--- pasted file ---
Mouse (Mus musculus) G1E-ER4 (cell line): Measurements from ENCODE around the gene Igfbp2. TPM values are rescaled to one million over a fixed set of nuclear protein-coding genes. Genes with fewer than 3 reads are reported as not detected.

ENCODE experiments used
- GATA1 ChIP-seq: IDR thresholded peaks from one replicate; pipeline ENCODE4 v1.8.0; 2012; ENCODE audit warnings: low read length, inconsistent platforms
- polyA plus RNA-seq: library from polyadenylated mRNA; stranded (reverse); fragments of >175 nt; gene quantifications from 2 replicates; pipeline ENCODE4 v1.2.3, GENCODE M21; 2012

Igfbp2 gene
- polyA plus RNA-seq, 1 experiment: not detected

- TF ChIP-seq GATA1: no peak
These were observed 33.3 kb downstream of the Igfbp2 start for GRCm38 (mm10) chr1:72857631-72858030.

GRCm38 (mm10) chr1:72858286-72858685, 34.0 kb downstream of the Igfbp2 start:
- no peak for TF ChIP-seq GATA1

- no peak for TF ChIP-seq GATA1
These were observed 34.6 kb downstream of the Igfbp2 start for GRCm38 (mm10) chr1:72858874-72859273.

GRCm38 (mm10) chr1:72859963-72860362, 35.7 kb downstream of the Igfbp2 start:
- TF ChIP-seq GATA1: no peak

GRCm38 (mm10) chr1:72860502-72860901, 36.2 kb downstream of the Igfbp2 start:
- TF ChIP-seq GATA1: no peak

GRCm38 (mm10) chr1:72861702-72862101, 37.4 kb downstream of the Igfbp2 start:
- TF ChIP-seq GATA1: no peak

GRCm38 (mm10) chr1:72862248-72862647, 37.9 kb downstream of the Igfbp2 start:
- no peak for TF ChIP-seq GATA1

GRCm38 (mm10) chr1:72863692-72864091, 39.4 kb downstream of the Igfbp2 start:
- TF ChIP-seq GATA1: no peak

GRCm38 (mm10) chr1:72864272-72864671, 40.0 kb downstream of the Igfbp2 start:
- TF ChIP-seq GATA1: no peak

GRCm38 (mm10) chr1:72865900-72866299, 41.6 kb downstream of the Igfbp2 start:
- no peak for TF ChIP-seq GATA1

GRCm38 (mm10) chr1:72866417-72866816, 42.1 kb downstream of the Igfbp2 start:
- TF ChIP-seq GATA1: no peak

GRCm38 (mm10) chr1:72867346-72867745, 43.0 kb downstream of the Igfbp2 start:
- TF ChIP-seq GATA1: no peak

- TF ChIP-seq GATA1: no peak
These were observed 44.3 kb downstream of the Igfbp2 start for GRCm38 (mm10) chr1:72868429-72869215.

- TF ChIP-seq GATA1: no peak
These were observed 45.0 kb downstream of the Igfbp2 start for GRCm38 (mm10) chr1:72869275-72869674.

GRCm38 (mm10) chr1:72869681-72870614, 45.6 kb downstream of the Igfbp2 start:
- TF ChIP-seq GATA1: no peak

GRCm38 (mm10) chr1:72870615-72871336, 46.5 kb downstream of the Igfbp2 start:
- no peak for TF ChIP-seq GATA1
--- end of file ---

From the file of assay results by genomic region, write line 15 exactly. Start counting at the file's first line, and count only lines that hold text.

GRCm38 (mm10) chr1:72860502-72860901, 36.2 kb downstream of the Igfbp2 start: